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Education leaders, governor commit to getting kids through college sooner

Education leaders, governor commit to getting kids through college sooner

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LINCOLN — Gov. Pete Ricketts, Nebraska education leaders and a state business representative committed Tuesday to nudge students toward college graduation without dally or delay.

By getting through college expeditiously, students can enter the workforce, start their professions, earn money and incur less student-loan debt.

Ricketts and others met Tuesday at the State Capitol to promote a general plan built on a program that the University of Nebraska system devised three years ago.

Although NU’s concept is simple, leaders of two-year colleges and state colleges agreed to join in the “Commit to Complete” program. They vowed to accentuate the need for students to graduate “on time” (two years for community colleges, four years for the NU system and state colleges) or as close to that as possible.

The program is a public awareness campaign that doesn’t require additional taxpayer money.

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Bryan Slone, head of the Nebraska Chamber of Commerce & Industry, said seeing potential workers make prompt advancement to graduation is vital to business. Slone said workforce “without question” is the No. 1 need for the state’s employers.

The concept calls for:

  • Matching high school students and especially college students with advisers to stress the importance of graduating on time, discuss course needs and stay on track.
  • Stressing the value of meeting with a college adviser to map out courses and credit hours, and get referrals to tutors, campus resources and career exploration opportunities.
  • Encouraging students to stay on schedule by meeting regularly with the adviser and getting involved in a major field of study.
  • Making the importance of this issue clear to students, parents, teachers, professors and staffers across the state.

Paul Turman, chancellor of the Nebraska State College System, said that avoiding a fifth year of college saves state college students at least $27,000. Turman said partnerships with two-year colleges and the NU system help many fast-track to commencement or into professional programs such as law.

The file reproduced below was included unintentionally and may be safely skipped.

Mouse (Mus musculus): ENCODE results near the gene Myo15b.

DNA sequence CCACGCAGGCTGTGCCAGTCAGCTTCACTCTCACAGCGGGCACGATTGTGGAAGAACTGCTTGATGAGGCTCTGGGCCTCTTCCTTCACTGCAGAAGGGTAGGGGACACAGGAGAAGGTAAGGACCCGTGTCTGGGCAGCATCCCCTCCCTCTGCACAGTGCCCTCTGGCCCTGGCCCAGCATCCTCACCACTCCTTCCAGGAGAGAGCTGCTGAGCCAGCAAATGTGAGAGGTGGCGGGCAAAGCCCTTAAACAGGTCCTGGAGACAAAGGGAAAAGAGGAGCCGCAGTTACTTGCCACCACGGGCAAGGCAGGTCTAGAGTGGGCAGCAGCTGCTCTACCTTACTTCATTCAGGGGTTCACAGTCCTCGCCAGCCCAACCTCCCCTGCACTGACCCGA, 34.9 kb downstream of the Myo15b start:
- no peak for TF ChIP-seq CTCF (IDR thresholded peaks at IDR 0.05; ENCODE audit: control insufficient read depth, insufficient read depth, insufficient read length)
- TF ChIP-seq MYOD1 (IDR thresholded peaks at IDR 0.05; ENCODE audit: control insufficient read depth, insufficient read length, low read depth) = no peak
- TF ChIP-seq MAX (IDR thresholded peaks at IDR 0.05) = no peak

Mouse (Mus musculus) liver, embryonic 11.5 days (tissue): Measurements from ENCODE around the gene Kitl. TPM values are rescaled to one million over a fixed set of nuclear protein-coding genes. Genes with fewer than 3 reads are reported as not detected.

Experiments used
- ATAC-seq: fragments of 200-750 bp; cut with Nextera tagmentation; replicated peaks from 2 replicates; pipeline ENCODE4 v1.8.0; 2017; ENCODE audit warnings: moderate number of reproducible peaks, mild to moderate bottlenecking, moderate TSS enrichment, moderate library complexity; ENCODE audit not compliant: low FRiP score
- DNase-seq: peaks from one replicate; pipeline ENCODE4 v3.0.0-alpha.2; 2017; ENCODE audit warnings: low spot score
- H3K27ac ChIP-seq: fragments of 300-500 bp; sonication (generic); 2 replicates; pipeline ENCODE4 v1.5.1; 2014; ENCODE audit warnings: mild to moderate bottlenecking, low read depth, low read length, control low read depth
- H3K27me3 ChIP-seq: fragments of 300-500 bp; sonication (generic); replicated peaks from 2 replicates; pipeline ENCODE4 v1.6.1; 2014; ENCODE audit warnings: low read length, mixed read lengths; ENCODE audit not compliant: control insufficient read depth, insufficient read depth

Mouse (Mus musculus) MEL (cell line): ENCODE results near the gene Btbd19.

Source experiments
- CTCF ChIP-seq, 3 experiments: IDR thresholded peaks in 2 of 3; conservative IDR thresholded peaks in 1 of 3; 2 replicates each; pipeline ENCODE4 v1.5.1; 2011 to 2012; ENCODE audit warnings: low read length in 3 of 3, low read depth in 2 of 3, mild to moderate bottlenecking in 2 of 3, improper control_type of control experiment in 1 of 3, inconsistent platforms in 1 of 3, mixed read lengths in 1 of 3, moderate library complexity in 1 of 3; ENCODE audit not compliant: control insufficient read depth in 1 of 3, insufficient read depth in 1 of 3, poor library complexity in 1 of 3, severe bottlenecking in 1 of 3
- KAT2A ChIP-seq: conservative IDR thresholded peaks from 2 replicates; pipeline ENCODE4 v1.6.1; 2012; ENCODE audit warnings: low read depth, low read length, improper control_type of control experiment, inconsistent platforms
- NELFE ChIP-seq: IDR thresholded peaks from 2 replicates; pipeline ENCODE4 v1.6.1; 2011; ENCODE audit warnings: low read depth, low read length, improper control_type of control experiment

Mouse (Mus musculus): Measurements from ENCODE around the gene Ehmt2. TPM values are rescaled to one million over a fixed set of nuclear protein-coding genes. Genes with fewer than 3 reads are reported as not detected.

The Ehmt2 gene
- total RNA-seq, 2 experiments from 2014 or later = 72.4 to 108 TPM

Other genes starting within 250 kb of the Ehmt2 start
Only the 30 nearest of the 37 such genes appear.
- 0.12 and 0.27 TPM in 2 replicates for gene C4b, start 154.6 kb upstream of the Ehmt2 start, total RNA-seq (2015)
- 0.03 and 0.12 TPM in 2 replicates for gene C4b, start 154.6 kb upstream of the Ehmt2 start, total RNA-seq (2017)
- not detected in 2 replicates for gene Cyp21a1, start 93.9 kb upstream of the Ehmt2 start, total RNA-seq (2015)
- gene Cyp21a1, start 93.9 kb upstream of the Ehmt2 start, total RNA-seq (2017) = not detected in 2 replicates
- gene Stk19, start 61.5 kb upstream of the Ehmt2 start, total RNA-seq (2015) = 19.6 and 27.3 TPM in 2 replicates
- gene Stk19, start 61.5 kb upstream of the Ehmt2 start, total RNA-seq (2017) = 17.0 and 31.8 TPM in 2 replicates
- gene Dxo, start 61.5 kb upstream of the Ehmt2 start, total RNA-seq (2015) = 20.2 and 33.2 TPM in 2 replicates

Susan Fritz, interim president of the NU system, said graduating in four years isn’t what is best for every student. But getting each student through college efficiently is vital for students, employers and the state’s economy, Fritz said.

The NU system has worked to improve its graduation rates, and that’s evident from statistics provided by the Nebraska Coordinating Commission for Postsecondary Education. The University of Nebraska-Lincoln, for instance, had a four-year graduation rate of 40.6% among students who started in 2012, up from 25.4% among students who started in 2002.

Spending additional years in college leads to more expense and more debt, Ricketts said. “We’ve got a huge need in the state for the folks who get a degree,” he said. “It’s good for the student, it’s good for the state, it’s good for the employers in the state.”

Metropolitan Community College President Randy Schmailzl, Southeast Community College President Paul Illich and State Commissioner of Education Matt Blomstedt also spoke.

Illich said some students need “that aggressive mentoring, that aggressive advising.” Commit to Complete encourages students to get that and institutions to provide it.

Omaha-area high schools ranked by 2019 ACT scores, 402-444-1123

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